SpringRain has chosen to raise a large variety of laying hens including Buff Orpingtons, Red Stars, Black Stars, Rhode Island Reds, and Barred Rocks, the majority of which are rated as endangered breeds by the American Livestock Breeds Conservancy. The “Chimacum Ranger” is John’s meat bird (broiler) originally developed for the French gourmet market (red label) that is well adapted to pasture production with organic methods, but we digress.

The plentiful SpringRain heritage turkeys also lay eggs, but their eggs are all incubated to produce truly locally sourced organic turkeys for Thanksgiving. Alas, no turkey egg omelets for us. I would encourage you to watch John in a new series of videos made by former farm intern Julia Dodd (coolthingsinnature) as he talks about his beloved chickens. Tassie is impressed with John’s acting skills and claims he is even better than Bill Nye the Science Guy!

If you are inspired to know more about John and SpringRain Farm, read our extensive farmer profile – “John Bellow and SpringRain Farm”.


FINNRIVER FARM, Chimacum (3.2 miles south of the store)

photo of Ducks in the blueberry fields at Finnriver Farm in Chimacum

Finnriver eggs are what you’ll buy at the Corner if you’re looking for duck eggs. Finnriver raises chickens (250 Araucanas, Barred Rocks, Rhode Island Reds, Black Australorps, Black Stars and Red Stars, which are fed organic grain and pasture raised), but it is the duck eggs I am going to talk about today.

Finnriver first ventured into ducks last summer when they had an outbreak of mummy berry in their prized blueberry fields. As outlined in a previous post, mummy berry is a fungus and the ducks were recruited to eat the shriveled fallen blueberries which fortuitously the ducks find a delicacy. While cleaning the field of the fungus spores they also weed and fertilize the blueberries. With any luck, there will be many more blueberries for us this summer.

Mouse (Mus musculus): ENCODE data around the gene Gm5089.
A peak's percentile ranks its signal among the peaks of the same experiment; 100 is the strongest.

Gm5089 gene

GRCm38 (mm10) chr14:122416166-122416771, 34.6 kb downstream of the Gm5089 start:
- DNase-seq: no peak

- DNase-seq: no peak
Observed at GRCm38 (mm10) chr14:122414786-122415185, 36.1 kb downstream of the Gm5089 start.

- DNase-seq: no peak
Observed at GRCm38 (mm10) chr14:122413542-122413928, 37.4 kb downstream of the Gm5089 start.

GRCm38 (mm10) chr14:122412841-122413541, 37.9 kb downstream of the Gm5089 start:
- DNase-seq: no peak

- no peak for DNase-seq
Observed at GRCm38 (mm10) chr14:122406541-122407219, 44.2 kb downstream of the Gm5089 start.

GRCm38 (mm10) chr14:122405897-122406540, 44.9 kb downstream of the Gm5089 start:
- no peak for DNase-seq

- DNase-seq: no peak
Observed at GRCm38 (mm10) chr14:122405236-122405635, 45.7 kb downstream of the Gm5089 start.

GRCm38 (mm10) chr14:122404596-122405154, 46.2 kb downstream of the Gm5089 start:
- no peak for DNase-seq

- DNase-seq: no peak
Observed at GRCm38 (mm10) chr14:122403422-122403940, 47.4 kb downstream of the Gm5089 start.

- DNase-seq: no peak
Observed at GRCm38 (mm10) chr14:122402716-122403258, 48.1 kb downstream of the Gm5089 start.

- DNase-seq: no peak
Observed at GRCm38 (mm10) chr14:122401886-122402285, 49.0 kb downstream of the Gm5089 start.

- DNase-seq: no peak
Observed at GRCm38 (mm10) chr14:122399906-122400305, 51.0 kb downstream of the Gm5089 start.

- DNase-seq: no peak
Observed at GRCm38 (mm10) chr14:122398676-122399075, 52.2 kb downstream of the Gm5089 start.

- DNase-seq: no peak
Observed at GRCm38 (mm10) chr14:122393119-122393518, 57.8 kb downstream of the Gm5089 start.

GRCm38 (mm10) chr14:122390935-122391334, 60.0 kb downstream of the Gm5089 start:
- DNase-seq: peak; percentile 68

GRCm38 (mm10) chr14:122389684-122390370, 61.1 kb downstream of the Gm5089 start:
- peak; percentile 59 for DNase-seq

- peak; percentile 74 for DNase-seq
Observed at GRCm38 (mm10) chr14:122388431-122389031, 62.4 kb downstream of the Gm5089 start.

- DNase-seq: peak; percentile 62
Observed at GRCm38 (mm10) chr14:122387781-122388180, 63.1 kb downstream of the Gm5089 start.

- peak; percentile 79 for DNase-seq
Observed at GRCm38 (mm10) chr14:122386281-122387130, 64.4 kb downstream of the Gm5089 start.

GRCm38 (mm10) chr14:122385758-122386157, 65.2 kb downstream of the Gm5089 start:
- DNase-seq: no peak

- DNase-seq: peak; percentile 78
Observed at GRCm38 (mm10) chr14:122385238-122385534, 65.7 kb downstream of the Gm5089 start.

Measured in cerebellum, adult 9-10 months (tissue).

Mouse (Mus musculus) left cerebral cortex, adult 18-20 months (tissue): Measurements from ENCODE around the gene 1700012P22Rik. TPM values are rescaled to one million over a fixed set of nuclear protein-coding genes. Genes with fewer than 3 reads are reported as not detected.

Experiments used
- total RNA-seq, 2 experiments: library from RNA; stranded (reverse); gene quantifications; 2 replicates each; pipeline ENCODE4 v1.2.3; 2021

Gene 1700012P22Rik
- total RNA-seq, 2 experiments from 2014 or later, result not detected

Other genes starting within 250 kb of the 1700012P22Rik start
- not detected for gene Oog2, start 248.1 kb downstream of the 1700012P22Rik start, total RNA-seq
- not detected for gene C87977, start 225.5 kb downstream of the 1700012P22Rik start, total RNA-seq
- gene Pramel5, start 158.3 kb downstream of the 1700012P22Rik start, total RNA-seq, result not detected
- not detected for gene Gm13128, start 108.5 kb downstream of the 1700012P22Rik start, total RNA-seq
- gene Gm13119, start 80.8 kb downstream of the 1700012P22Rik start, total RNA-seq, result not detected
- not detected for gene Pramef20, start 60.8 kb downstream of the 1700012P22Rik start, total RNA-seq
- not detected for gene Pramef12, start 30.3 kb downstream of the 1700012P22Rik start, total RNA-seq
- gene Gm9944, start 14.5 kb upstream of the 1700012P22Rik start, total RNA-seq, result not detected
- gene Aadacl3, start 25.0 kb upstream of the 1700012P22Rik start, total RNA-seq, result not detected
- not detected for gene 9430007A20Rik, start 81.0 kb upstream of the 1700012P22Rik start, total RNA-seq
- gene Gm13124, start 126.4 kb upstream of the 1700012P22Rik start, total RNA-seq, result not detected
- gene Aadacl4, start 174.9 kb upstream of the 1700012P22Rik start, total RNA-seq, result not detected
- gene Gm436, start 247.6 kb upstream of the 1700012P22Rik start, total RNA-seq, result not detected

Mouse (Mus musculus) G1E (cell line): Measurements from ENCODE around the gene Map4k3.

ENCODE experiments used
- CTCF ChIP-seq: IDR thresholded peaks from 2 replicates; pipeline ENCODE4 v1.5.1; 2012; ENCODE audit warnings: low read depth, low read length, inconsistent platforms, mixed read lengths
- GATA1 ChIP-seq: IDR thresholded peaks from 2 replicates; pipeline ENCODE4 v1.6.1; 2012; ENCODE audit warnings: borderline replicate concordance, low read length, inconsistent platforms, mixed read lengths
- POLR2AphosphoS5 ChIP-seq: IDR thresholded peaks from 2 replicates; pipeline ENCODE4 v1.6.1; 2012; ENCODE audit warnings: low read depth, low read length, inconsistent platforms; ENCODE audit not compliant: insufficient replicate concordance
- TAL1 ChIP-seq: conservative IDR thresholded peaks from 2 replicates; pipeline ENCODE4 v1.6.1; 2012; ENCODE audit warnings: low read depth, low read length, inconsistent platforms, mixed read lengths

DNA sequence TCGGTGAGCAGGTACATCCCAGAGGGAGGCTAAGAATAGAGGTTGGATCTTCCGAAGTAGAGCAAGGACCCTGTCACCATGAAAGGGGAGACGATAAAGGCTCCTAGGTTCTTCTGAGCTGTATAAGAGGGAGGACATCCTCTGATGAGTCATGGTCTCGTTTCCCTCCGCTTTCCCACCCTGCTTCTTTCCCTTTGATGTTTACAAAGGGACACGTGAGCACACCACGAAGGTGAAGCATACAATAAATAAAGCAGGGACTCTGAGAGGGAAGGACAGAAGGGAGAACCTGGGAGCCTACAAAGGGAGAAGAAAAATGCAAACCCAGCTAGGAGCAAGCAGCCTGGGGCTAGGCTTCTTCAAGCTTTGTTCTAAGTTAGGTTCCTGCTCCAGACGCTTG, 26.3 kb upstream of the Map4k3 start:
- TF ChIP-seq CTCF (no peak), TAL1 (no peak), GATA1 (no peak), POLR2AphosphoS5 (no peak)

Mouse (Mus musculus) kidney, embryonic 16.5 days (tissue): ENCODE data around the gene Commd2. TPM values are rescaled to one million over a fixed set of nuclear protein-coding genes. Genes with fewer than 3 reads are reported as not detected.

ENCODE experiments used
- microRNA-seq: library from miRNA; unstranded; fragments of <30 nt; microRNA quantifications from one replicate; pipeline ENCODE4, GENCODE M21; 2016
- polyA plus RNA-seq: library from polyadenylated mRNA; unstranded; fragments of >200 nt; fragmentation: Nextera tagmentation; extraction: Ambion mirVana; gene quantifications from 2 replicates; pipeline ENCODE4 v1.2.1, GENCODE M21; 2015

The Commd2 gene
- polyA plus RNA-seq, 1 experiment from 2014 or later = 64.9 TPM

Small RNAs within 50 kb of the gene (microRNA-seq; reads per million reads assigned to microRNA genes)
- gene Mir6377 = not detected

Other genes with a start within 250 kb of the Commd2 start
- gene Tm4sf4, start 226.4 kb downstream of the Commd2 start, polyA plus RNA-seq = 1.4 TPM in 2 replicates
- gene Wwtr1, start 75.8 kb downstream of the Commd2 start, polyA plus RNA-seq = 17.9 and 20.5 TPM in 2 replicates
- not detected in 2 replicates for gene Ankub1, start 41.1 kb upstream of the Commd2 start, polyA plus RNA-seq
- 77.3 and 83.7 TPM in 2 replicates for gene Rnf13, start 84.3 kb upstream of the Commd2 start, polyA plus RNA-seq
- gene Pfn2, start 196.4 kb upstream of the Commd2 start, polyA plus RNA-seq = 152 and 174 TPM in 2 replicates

Janet Aubin and Jeff Horwath, in charge both of the blueberries and poultry operation decided on 2 duck breeds; the larger Rouens look like Mallards and come from France, while the more slender Khaki Campbells are English. The Rouens are voracious eaters (good meat birds) and were chosen to eat the most mummy berries. The Khaki Campbells were added to the flock for their wonderful eggs. They lay about the same number of eggs as a good laying chicken.

Finnriver has about 50 ducks. In the winter and fall they live amongst the blueberries where they love the many flooded puddles. In the spring and summer they move up to the shore pines which were planted as a windbreak to the blueberries. Janet says that ducks are definitely wilder and less domesticated than chickens. Although the ducks are provided nice roosting shelters, they seem to prefer to lay their eggs outside making it challenging for the farmers who have to get up real early to find the eggs before the ravens.

Compared to chicken eggs, duck eggs are higher in protein and fat and have proportionally bigger yolks. They also have a slightly stronger egg flavor which most prefer when given a taste test. Janet says that if you are the type that likes your fried egg mainly for it’s runny yolk, then this is the yolk for you. She also claims it makes the best pumpkin pie on earth. If she is scrambling up some chicken eggs, she likes to add a duck egg for flavor.

You’ll recognize Finnriver’s eggs as they’re the ones with the cartons labeled “Laid in Chimacum”Click here to read our farmer profile on Finnriver and Janet and Jeff as they discuss permaculture.

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One Response

  1. Jessie says:

    Where do you get your soy-free organic duck feed? Thank you!